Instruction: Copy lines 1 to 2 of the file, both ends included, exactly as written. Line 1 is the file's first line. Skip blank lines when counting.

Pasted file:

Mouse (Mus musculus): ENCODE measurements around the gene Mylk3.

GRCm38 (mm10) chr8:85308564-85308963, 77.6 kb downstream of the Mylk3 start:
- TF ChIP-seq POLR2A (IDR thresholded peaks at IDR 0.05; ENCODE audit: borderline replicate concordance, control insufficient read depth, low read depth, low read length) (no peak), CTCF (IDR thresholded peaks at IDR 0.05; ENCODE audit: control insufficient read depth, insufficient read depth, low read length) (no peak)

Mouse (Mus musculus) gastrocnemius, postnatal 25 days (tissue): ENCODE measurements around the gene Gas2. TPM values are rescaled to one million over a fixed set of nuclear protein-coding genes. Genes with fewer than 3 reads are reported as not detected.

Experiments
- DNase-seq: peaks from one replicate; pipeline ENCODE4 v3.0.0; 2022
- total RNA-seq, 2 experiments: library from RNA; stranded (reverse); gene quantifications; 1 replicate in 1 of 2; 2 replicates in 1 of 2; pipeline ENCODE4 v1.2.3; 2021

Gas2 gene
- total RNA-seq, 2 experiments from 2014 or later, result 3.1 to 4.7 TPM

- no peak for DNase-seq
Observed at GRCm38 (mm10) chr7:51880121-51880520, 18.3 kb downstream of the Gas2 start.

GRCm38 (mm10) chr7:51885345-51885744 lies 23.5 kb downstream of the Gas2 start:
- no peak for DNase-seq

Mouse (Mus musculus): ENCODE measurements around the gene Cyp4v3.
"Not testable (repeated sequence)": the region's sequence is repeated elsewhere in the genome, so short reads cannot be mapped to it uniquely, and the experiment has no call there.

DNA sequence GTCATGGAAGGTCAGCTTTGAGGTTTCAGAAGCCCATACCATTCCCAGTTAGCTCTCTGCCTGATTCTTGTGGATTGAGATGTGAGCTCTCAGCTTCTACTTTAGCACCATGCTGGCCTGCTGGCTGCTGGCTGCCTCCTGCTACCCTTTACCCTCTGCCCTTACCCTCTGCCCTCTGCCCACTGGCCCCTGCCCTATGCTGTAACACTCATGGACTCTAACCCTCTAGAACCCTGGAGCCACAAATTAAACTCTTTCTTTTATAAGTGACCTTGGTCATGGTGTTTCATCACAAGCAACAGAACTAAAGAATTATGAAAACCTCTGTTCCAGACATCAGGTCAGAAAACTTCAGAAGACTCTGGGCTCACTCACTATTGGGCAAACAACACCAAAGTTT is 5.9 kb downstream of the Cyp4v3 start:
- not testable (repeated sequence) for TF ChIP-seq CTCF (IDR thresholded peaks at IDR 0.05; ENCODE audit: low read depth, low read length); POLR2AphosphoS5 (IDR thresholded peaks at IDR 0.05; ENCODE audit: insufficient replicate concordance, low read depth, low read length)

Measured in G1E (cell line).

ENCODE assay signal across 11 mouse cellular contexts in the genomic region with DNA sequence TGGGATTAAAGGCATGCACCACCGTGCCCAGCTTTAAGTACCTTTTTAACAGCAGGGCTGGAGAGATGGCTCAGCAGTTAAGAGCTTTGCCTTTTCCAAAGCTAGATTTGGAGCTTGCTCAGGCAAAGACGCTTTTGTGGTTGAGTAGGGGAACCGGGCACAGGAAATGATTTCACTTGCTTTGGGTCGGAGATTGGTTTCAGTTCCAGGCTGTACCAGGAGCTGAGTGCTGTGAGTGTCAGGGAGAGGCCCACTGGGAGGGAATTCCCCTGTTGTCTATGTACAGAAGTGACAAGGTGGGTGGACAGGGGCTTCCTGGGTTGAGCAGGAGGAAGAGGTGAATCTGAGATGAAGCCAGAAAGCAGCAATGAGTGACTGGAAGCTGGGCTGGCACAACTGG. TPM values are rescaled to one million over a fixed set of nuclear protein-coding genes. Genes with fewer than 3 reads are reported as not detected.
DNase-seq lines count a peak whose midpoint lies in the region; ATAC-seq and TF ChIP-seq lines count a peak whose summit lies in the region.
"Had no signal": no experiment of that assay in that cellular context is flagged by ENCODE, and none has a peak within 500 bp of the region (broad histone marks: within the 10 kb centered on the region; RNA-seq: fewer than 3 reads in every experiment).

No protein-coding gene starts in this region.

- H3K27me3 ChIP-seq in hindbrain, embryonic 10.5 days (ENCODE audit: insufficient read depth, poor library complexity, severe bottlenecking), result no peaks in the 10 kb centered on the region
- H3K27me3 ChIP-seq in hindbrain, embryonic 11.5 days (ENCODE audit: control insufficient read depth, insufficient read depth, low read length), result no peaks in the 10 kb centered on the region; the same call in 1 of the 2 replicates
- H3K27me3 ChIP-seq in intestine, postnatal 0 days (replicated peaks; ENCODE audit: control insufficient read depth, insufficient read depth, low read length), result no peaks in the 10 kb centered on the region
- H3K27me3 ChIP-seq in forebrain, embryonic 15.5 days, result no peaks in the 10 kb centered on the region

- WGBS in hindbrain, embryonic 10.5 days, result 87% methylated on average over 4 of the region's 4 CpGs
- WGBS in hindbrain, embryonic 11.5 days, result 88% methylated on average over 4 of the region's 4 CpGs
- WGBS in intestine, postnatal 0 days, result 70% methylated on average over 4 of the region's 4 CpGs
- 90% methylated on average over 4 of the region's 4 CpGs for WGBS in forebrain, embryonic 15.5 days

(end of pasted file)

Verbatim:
Mouse (Mus musculus): ENCODE measurements around the gene Mylk3.

GRCm38 (mm10) chr8:85308564-85308963, 77.6 kb downstream of the Mylk3 start: